eSTREAM in Linux

This page documents my effort at porting eSTREAM ciphers into the Linux kernel. The tools and patches are over here.

The Linux kernel CryptoAPI

The Linux kernel provides a CryptoAPI framework for cryptographic primitives to be used from kernel space. Via this framework, we are able to protect IPSEC traffic and file systems. For example, if I am interested in creating an encrypted partition on /dev/sdb1 protected by AES in CBC mode with ESSIV generation using SHA256, I can simply perform:

cryptsetup luksFormat -c aes-cbc-essiv:sha256 /dev/sdb1

If I rather use Twofish in Counter mode with plain IV generation, I will use the following command instead:

cryptsetup luksFormat -c twofish-ctr-plain /dev/sdb1

Cool isn’t it? Part of the magic that makes this possible comes from the Linux CryptoAPI. If you are interested to find out more, you can drop by a good web archive of the linux-crypto@vger.kernel.org mailing list.

Supported block ciphers and modes

As of 2.6.24-rc1, the kernel supports the following block ciphers:

  • AES-128, AES-192, AES-256
  • Anubis
  • Blowfish
  • Camellia
  • CAST5, CAST6
  • DES, Triple DES (EDE)
  • FCrypt
  • Khazad
  • SEED
  • Serpent, Tnepres
  • TEA, XTEA, XETA
  • Twofish

It also supports many block mode of operations:

  • CBC (Cipher Block Chaining)
  • CTR (Counter)
  • ECB (Electronic Code Book)
  • LRW (Liskov Rivest Wagner)
  • PCBC (Propogating Cipher Block Chaining)
  • XCBC (eXtended Cipher Block Chaining)
  • XTS (XEX-based Tweaked code book mode with ciphertext Stealing; replaces LRW in IEEE P1619)

Where are the stream ciphers?

Well, there is actually one stream cipher in the CryptoAPI framework: the venerable RC4. (However it is accessed via ECB which is kind off peculiar given that RC4 is not a block cipher.)

And so it seems that the Linux kernel has an overwhelming preference for block ciphers over stream ciphers. That is not surprising given that much of the usage for ciphers are on block devices, e.g. dm-crypt for encrypting disk sectors, IPSEC for encrypting packets. (Google for “stream cipher IPSEC” and we find that there are some old draft RFCs for using stream ciphers in ESP which never got onto the STD track.)

Another reason could be that stream ciphers are perceived to be “less secure” since they are susceptible to watermarking attacks and reuse of keys and IVs can be catastrophic. But personally I don’t think that argument holds since the same can be said of CTR mode – and we do know that RFC 3686 is on the Standards Track, don’t we?

I believe the real reason is that currently there does not exist a “popular” standard for stream ciphers that is free of licensing issues. But that situation may change comes May 2008.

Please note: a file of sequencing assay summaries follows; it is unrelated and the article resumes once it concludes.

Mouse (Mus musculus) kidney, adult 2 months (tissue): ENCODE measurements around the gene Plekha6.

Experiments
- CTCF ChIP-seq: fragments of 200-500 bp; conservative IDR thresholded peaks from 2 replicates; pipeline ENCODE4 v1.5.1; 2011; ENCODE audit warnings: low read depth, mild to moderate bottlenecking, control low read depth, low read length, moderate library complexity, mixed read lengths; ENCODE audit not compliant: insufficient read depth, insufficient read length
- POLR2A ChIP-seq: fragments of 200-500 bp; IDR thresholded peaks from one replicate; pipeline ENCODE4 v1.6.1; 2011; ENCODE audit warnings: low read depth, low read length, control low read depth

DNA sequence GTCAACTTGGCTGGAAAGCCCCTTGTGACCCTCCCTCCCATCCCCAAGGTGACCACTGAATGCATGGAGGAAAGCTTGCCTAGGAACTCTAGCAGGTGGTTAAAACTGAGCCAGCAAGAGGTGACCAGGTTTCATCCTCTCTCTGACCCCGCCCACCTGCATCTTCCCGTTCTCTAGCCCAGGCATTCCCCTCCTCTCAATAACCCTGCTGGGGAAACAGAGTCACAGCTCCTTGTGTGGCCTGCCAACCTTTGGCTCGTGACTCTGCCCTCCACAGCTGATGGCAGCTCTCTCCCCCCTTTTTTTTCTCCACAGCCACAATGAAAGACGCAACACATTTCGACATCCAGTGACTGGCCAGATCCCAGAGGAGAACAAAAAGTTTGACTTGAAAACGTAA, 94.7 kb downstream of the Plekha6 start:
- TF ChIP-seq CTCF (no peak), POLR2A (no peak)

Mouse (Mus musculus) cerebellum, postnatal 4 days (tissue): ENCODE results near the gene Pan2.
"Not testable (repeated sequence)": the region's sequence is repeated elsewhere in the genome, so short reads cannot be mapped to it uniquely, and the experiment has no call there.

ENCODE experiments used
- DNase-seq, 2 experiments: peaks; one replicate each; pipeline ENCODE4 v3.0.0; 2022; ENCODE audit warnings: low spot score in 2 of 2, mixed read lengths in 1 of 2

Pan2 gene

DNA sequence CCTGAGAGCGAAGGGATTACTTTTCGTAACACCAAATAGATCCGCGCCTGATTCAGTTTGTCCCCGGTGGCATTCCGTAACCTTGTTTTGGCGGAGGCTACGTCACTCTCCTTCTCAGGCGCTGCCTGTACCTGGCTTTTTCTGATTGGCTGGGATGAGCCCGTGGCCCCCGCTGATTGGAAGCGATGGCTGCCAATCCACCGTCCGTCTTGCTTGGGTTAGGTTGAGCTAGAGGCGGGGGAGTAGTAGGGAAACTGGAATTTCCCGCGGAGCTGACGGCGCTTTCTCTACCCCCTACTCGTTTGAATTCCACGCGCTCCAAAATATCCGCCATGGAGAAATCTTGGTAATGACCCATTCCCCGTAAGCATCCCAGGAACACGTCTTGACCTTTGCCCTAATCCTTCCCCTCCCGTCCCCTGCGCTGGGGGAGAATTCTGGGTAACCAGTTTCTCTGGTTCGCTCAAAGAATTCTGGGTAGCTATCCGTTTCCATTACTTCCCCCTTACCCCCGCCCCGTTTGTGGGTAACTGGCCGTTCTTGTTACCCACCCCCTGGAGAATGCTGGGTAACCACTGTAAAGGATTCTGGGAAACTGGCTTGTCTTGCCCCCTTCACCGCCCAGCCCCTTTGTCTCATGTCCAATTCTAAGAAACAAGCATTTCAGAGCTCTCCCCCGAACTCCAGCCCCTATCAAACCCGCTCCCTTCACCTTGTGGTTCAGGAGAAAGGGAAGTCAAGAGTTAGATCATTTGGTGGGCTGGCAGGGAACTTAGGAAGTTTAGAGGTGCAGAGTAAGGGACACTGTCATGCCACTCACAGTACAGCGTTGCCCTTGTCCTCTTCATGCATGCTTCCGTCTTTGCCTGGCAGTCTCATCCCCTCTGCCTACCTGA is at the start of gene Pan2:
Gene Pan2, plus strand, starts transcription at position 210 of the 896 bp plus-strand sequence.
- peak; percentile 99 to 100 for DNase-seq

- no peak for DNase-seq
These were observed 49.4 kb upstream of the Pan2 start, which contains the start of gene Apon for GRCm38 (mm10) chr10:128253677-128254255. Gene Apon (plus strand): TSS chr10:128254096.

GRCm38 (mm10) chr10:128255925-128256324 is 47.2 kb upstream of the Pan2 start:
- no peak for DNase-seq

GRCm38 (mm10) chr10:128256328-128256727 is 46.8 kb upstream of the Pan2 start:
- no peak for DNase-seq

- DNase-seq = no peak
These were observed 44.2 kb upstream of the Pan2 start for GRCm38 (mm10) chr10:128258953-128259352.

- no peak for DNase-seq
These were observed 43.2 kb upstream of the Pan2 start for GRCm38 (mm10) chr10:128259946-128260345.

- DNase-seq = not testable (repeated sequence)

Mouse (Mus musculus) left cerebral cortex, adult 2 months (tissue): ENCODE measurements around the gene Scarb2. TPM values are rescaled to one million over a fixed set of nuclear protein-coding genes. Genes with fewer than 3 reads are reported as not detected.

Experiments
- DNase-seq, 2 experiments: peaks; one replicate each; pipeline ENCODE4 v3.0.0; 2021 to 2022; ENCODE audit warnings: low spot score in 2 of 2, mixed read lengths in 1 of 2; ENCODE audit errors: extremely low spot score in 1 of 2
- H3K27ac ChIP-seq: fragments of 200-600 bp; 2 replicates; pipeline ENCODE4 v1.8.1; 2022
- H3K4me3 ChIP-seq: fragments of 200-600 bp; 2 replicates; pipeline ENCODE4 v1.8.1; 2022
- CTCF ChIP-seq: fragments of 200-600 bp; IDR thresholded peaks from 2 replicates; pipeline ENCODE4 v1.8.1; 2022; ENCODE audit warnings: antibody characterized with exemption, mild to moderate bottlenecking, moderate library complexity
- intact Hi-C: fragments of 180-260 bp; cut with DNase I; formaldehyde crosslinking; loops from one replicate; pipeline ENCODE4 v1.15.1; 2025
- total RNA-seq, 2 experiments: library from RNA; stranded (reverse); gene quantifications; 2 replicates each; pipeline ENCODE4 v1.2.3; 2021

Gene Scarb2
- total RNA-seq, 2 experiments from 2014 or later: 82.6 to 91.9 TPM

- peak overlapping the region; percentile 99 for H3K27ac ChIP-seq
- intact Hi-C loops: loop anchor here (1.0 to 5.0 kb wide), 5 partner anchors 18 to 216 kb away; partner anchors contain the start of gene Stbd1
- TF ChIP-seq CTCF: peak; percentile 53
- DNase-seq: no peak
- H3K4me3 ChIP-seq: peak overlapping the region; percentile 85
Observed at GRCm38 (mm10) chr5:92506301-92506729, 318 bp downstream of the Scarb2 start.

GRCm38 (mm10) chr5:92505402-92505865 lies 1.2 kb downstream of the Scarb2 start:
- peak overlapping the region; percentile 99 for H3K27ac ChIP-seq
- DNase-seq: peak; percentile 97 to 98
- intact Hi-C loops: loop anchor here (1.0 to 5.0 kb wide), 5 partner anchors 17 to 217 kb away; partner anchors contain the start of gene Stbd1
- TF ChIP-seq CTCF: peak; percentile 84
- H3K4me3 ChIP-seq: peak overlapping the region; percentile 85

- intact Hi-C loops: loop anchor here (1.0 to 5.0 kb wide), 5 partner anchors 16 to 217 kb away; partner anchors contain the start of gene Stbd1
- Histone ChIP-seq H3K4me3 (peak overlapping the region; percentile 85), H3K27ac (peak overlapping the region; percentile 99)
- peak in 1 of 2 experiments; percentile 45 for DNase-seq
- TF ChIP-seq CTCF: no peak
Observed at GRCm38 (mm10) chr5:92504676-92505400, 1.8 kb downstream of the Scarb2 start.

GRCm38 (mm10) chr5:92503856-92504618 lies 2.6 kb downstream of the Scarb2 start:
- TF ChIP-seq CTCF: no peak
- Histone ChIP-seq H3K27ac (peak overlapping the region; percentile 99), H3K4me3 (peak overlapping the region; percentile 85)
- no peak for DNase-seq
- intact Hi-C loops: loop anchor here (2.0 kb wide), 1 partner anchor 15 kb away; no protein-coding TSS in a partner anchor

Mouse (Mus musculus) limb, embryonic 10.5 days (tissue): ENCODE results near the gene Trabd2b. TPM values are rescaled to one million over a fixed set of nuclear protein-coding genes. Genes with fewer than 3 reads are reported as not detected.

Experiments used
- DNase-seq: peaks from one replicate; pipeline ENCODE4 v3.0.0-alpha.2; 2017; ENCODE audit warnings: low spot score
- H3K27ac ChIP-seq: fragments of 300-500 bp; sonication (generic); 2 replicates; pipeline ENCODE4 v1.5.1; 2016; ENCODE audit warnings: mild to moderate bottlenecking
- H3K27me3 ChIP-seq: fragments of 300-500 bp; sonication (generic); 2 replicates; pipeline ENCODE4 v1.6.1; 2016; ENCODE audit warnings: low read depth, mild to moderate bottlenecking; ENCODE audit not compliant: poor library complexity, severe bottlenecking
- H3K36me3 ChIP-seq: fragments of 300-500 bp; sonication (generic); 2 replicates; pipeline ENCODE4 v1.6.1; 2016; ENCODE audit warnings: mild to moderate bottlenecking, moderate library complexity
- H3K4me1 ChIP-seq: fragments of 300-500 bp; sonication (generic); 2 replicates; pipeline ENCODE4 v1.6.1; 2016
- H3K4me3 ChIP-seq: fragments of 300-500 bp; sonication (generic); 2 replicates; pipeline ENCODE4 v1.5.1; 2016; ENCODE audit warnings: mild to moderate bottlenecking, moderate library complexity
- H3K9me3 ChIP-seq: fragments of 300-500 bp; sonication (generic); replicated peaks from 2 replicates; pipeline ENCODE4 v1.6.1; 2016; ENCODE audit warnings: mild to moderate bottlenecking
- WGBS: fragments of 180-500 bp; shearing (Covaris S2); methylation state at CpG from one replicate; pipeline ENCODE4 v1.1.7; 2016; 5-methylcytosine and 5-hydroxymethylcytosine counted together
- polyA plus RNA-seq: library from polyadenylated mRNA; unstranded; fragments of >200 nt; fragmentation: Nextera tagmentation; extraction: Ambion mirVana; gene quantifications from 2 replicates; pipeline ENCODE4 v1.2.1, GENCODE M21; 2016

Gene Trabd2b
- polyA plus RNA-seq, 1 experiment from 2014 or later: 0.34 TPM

Enter eSTREAM

The eSTREAM project is the EU’s “multi-year effort to identify new stream ciphers that might become suitable for widespread adoption”. The eSTREAM ciphers fall into two broad profiles: software and hardware. Currently eSTREAM has entered Phase 3 with eight software candidates and eight hardware candidates.

The final report of eSTREAM is due in May 2008. Hopefully this time round a selection of stream ciphers will be made, unlike at NESSIE where all stream ciphers candidates were dropped. Also hopefully the selected stream ciphers will enjoy widespread adoption like AES. (Do you know that AES is so prevalent that it has entered your living room? It is implemented in your HDTV! Personally I think NIST did a really good job with AES: firstly, they attracted lots of attention by organizing a competition; secondly, they make life easy for developers by selecting exactly ONE candidate as AES; thirdly, AES is free for anyone to use.)

Supporting eSTREAM ciphers in the kernel

So I suppose now is a good time to port eSTREAM candidates into the kernel. In my free time (which is terribly limited nowadays) I’ve started to work towards that end. My latest patches are available below if you are interested to test it out.

My initial attempts involved creating an estream crypto_type and stream template to wrap around a salas20 crypto_alg. But it has been pointed out to me that I could have simply used the blkcipher interface to implement salsa20 instead of the cipher interface. That way, I do not need estream and stream. It was very good advice indeed and I’ve switched to blkcipher from now on.

Although it is kind of a misnomer to implement a stream cipher using a block cipher interface, it is only a detail for the developer. Users see the cipher as “salsa20” so there is no confusion really. Furthermore many of the eSTREAM software candidate do process data in blocks.

References

  1. The Linux Kernel Cryptographic API, http://www.linuxjournal.com/article/6451, James Morris, 01 Apr 2003. (PDF copy of page available here as 6451.pdf. Note that this document is somewhat dated and some of the interface has changed. However it provides good background on the design considerations that went into the API.)
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